So, why do it? Our home is a 4,500 square foot Tudor with five bedrooms and a big backyard, and the apartment that we are moving into is 1,264 square foot with just two bedrooms, a doorman, and no outdoor space. As I’ve grown older, about to turn 83 in two weeks, I have spent more time, endless hours, in my son’s bedroom which I have converted into my personal office. Here is where I spend most of my time writing books and blogs. Whereas the office in which I’ve conducted my psychiatric practice since 1969 is attached to the house. One of my greatest passions and hobbies over the years has been beautifying the stone walkway that leads to the office, where I created a series of gardens with vegetables and flowers, annuals and perennials, and a small orchard to provide peaches and nectarines for the squirrels, who leave me a few if I’m lucky.
Yet, I’m avoiding the more important reasons why we must move. Although my wife is uncomfortable with climbing stairs, her strength and stamina are far stronger than mine. For me, it’s my balance issue, which was made apparent on many occasions to my daughters who live locally. My son who lives across the country also noticed my gait at my grandson’s graduation last year, and my brother also expressed concerned about my shuffling during a recent visit. For my wife, it’s the stairs from the second floor and sometimes the third-floor attic where she has garment bags and bins for seasonal clothes, and of course, shoes, boots, and coats. We are both having more difficulty getting down to the basement to do laundry, plus other once simple tasks like changing light bulbs and bringing the trash bins to the curb.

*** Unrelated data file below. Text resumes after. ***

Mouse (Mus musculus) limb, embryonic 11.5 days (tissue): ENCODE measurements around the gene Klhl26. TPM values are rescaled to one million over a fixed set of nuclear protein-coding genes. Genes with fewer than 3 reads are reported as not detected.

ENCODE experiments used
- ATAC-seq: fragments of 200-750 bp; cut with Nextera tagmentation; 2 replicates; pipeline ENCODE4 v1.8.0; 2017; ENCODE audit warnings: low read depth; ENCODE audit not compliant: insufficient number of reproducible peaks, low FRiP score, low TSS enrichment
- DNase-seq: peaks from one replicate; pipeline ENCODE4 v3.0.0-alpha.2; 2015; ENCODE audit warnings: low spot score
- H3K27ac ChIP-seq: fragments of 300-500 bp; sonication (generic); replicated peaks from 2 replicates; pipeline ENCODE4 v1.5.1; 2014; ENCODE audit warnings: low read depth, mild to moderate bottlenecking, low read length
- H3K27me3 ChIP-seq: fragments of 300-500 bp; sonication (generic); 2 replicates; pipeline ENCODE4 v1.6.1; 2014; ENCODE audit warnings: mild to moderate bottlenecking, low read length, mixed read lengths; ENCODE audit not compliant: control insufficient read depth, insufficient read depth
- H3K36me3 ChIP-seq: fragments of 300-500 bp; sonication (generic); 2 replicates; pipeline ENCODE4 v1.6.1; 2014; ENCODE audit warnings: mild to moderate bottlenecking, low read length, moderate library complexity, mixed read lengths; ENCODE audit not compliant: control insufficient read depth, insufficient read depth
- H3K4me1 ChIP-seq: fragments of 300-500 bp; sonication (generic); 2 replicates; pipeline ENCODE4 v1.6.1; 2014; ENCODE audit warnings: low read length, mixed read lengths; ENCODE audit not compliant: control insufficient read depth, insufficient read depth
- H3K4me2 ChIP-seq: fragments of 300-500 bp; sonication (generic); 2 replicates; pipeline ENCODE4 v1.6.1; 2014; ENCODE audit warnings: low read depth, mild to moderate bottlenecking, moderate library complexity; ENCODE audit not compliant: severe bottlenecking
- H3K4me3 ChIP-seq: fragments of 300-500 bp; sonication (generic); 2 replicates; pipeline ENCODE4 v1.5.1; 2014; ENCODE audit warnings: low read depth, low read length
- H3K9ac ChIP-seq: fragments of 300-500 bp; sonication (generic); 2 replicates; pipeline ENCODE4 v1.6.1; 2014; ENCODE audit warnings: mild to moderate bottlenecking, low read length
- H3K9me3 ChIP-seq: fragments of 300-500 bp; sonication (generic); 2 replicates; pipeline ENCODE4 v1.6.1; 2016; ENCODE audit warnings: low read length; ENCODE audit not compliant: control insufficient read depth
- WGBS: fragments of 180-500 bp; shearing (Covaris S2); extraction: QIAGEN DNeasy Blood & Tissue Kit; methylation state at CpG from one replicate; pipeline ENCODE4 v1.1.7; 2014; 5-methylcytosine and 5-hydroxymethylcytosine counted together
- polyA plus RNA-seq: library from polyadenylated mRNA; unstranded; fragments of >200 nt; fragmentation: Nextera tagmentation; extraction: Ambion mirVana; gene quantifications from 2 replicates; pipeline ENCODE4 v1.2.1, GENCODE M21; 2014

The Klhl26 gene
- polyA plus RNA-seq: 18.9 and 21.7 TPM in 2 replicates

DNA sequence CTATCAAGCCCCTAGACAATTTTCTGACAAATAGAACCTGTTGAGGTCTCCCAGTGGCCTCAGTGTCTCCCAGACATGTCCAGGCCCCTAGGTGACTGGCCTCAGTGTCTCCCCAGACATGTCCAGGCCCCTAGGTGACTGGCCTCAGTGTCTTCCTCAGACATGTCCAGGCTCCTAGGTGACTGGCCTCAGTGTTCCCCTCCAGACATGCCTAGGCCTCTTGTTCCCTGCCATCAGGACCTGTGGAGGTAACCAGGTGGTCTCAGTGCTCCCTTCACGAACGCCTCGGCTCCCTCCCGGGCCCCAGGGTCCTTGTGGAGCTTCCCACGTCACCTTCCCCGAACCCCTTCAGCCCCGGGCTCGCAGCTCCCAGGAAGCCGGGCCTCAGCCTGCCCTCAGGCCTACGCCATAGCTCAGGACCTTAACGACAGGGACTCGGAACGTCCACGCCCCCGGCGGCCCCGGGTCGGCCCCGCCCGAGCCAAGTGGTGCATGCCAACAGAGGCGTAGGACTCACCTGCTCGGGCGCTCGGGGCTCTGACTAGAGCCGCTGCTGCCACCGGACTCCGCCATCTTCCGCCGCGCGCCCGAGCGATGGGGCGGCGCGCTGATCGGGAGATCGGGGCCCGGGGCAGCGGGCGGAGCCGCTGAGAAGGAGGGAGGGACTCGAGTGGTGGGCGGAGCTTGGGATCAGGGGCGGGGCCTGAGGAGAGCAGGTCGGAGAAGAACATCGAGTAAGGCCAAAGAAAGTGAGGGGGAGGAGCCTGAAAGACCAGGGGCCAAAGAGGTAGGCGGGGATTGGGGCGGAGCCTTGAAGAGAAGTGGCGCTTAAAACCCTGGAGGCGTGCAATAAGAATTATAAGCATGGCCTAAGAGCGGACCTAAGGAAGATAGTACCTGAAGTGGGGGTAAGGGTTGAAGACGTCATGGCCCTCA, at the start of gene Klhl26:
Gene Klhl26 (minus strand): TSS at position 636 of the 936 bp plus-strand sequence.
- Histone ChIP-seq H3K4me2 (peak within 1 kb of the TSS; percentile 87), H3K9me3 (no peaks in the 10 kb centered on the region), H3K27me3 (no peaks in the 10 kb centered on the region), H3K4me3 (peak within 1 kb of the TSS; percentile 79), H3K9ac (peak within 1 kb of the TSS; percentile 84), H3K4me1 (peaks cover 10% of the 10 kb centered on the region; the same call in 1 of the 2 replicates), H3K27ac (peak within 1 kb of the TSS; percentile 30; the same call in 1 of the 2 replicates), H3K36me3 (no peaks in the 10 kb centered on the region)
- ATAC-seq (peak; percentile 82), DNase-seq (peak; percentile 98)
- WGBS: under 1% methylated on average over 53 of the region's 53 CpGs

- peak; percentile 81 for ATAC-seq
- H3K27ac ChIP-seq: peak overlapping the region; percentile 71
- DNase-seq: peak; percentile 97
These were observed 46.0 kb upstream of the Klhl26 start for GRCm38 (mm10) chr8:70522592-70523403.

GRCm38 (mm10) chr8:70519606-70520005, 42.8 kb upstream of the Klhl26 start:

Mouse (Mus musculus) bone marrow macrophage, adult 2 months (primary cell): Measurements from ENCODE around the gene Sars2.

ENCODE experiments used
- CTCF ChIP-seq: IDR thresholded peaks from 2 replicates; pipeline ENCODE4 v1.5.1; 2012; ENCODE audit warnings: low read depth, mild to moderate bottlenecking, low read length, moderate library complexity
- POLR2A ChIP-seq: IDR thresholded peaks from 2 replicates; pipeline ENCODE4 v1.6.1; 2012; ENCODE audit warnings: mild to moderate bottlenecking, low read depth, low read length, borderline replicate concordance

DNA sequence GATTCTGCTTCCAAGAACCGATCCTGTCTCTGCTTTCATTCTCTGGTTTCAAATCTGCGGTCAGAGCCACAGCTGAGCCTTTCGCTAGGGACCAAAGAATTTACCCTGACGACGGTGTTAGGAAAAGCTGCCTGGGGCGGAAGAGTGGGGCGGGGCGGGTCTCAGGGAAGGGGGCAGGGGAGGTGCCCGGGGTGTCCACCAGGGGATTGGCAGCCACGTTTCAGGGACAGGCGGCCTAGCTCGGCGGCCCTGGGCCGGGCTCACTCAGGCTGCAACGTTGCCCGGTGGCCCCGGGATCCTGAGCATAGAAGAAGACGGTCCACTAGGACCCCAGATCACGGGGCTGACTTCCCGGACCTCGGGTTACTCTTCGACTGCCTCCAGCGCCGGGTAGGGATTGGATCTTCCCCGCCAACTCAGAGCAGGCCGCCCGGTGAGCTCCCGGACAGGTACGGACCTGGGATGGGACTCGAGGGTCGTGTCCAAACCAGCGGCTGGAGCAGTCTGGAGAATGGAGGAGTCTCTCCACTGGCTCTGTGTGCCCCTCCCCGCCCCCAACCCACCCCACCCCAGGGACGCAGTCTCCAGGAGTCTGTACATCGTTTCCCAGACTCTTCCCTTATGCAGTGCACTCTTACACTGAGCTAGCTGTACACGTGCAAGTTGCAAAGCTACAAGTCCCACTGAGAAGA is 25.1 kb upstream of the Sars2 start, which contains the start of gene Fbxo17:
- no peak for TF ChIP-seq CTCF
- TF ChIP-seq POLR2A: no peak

All our friends, with one exception, have moved to condominiums and tell us the simpler, uncluttered life is so much easier once you go through the decluttering and mourning process. I will especially miss my office which has provided a comfortable space for my patients and for me for 51 years, and the fishpond in our backyard which I have tended to and where pond plants and Koi thrive.
The 1,264 square foot apartment we are moving into has no stairs and will accommodate only a few of our most favored works of art. On a brighter note, the layout makes those feet seem larger and there is a heated lap pool to allow me to exercise in the only form I enjoy.
It took colossal effort to prepare the house for showing; help provided to us by our daughters and a paid team. Through their assistance, we were able to decide what to keep, donate, sell, or trash. At certain points we were banned from our home while strangers in masks and gloves decided if they were interested in making an offer on the house we’ve made a home for so many joyous years. The house sold quickly – within days – to a family of five who live just down the street.
Our feelings have swung from anxiety to excitement, and from denial to acceptance. So how do you move thirty plus bins, furniture, suitcases, and art into a two-bedroom apartment? By anticipating an easier and more comfortable life.
Howard Schwartz, MD, is certified by the American Board of Psychiatry and is a certified psychoanalyst. He has been in practice for 50 years, is still practicing, and is the author of 5 books.